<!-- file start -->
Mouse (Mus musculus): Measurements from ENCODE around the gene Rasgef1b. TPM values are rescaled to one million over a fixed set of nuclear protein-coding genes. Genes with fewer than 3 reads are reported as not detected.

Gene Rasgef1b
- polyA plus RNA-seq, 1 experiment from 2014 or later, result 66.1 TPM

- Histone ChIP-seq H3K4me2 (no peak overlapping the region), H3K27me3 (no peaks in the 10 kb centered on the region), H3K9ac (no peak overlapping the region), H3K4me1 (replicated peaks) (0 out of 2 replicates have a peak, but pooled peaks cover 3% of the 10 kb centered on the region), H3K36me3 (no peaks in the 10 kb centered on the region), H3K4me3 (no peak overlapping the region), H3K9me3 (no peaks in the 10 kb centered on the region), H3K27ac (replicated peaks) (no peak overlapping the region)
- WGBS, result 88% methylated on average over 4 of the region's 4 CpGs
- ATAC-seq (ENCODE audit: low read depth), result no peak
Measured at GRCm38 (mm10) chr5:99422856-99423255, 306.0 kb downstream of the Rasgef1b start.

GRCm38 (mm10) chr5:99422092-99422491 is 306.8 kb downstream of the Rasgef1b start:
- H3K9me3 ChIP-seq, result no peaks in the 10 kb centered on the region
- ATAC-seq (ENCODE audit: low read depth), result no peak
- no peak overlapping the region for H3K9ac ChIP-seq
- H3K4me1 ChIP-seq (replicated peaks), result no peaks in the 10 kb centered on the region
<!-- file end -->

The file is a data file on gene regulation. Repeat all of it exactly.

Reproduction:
Mouse (Mus musculus): Measurements from ENCODE around the gene Rasgef1b. TPM values are rescaled to one million over a fixed set of nuclear protein-coding genes. Genes with fewer than 3 reads are reported as not detected.

Gene Rasgef1b
- polyA plus RNA-seq, 1 experiment from 2014 or later, result 66.1 TPM

- Histone ChIP-seq H3K4me2 (no peak overlapping the region), H3K27me3 (no peaks in the 10 kb centered on the region), H3K9ac (no peak overlapping the region), H3K4me1 (replicated peaks) (0 out of 2 replicates have a peak, but pooled peaks cover 3% of the 10 kb centered on the region), H3K36me3 (no peaks in the 10 kb centered on the region), H3K4me3 (no peak overlapping the region), H3K9me3 (no peaks in the 10 kb centered on the region), H3K27ac (replicated peaks) (no peak overlapping the region)
- WGBS, result 88% methylated on average over 4 of the region's 4 CpGs
- ATAC-seq (ENCODE audit: low read depth), result no peak
Measured at GRCm38 (mm10) chr5:99422856-99423255, 306.0 kb downstream of the Rasgef1b start.

GRCm38 (mm10) chr5:99422092-99422491 is 306.8 kb downstream of the Rasgef1b start:
- H3K9me3 ChIP-seq, result no peaks in the 10 kb centered on the region
- ATAC-seq (ENCODE audit: low read depth), result no peak
- no peak overlapping the region for H3K9ac ChIP-seq
- H3K4me1 ChIP-seq (replicated peaks), result no peaks in the 10 kb centered on the region